When tax is due, the government must take firm action to collect

Audit Commission report on the Rating and Valuation Department’s poor record makes for sobering reading: HK$172 million in unpaid levies

PUBLISHED : Thursday, 28 April, 2016, 10:17pm
UPDATED : Thursday, 28 April, 2016, 10:17pm

Governments around the world are infamous for being lax when it comes to public finance. Our government is no exception, as evidenced by an array of tax and management irregularities exposed by the Audit Commission last week . Take, for instance, the Rating and Valuation Department. It is astonishing to learn that the total amount of outstanding rates and rent has reached a staggering HK$172 million. Of this, HK$54 million – or nearly one-third – has been due for two years or more. A landlord with 16 properties even dodged the levies – amounting to HK$1 million – for nine years. It was not until December that the case was referred to the Lands Department for action.

The total default amount is more than that earmarked by Financial Secretary John Tsang Chun-wah for increasing residential care places for the elderly this financial year. The revelation does not square with the department’s aspiration to be a “world-wide model” that “provides equitable valuations for efficient and timely collection of rates and rents”.

Hong Kong government owed HK$172 million in rates and rent

In 2012, the department issued more than 3,000 notices to 116 buildings known to have 800 subdivided units for more details; only 44 reported that such units existed. The result? The department simply stopped asking for such information, saying it was not cost-effective to do so.

With millions of assessments to handle each year, the department has a heavy workload. While limited manpower and resources are valid issues, they are not excuses for inertia and slack enforcement. The auditor has rightly expressed concerns over the accuracy of rates assessment, as usually about one-fifth of the notices to file property details for evaluation are ignored. This is compounded by the fact that the department only cross-checks, on average, some 240 of the 300,000-odd returns each year. A random check by the auditor found three in 10 cases had inaccurate information.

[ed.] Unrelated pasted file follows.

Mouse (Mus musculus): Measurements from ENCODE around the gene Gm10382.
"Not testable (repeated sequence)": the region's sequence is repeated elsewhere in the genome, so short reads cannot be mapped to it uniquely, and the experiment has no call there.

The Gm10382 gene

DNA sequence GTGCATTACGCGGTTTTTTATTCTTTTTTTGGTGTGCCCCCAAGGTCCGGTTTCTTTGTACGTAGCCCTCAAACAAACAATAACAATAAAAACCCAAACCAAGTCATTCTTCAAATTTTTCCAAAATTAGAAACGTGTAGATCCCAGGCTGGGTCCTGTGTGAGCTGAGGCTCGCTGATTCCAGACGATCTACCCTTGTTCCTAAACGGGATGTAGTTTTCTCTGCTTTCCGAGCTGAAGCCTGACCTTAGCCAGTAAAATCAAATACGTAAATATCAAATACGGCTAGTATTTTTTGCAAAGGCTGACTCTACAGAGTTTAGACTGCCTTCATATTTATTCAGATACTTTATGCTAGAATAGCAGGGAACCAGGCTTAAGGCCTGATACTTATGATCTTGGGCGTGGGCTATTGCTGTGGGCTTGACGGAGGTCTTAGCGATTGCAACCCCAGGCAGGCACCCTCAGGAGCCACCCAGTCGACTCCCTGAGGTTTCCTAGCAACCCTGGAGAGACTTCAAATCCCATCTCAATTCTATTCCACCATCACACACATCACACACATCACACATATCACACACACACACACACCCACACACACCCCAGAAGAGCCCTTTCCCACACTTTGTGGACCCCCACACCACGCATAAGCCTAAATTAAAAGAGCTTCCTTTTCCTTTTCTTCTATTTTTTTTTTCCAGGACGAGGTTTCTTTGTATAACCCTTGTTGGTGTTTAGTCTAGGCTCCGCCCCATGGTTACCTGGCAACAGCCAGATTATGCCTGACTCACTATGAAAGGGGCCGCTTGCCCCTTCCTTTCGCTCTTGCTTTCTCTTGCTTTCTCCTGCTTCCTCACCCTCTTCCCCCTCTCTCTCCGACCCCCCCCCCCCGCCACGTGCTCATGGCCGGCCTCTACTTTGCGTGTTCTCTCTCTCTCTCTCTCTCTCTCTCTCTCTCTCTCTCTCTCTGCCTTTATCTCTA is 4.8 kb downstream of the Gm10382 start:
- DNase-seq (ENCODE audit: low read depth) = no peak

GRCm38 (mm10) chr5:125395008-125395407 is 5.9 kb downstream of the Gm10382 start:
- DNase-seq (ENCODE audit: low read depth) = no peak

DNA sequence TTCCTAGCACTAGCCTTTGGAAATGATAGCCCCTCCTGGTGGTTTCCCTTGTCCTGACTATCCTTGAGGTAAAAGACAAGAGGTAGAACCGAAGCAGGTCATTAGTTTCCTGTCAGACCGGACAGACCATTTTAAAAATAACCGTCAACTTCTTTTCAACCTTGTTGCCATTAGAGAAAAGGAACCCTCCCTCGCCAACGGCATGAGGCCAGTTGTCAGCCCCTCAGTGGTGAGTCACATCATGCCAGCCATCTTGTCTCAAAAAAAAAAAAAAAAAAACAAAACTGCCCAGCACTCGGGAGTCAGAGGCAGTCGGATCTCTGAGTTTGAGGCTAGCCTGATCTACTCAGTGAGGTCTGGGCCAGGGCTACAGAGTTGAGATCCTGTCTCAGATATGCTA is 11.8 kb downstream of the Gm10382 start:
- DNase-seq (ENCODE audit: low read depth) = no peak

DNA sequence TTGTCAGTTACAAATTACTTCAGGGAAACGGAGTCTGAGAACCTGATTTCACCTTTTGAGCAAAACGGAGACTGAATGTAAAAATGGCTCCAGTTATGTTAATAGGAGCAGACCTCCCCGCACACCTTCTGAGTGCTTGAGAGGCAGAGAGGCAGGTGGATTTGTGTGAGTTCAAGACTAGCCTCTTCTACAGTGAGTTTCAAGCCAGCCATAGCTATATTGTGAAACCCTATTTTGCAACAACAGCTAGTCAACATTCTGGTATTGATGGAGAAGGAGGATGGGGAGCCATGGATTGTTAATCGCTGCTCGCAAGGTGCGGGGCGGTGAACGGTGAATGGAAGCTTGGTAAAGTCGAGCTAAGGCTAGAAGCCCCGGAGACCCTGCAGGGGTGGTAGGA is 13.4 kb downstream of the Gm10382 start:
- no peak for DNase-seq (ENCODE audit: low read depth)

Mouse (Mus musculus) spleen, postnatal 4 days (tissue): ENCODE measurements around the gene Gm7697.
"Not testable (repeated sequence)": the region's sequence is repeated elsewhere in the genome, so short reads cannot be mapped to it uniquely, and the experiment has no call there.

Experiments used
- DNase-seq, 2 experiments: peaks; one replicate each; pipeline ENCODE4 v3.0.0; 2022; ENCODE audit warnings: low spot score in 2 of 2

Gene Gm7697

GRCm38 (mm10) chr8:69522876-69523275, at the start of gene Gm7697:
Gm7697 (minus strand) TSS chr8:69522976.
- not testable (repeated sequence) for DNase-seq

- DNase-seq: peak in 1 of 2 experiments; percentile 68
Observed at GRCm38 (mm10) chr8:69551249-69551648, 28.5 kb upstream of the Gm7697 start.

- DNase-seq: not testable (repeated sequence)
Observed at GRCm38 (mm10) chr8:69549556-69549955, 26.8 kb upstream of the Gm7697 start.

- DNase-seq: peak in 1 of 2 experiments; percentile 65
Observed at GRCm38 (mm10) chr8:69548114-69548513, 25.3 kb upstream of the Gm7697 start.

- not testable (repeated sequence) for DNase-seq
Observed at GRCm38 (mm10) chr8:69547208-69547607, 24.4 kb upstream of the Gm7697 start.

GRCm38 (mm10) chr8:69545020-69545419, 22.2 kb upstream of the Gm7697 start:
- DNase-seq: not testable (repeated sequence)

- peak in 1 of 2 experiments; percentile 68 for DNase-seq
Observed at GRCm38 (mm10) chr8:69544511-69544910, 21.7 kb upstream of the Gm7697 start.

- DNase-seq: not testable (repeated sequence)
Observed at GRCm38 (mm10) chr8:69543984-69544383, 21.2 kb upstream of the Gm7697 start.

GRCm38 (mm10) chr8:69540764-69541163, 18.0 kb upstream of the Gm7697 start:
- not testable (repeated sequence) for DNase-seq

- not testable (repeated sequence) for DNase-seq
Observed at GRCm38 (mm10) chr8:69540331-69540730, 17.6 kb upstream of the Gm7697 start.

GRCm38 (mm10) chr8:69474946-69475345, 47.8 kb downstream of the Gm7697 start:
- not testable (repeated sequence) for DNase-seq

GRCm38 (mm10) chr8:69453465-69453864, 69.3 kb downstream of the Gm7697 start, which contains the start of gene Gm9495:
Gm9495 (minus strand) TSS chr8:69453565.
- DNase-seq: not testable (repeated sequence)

Paying on time is, of course, the responsibility of property owners. But there are always those who do not comply. That makes strict enforcement and punishment all the more important. But the audit report gives the impression that officials are remiss when it comes to going after property owners who do not take their legal responsibilities seriously. This is not just unfair to those who pay on time. The current 5 and 3 per cent levies on rates and rent, respectively, amount to more than HK$30 billion in revenue for the government each year. Unless these systemic problems are tackled, there will be serious financial implications.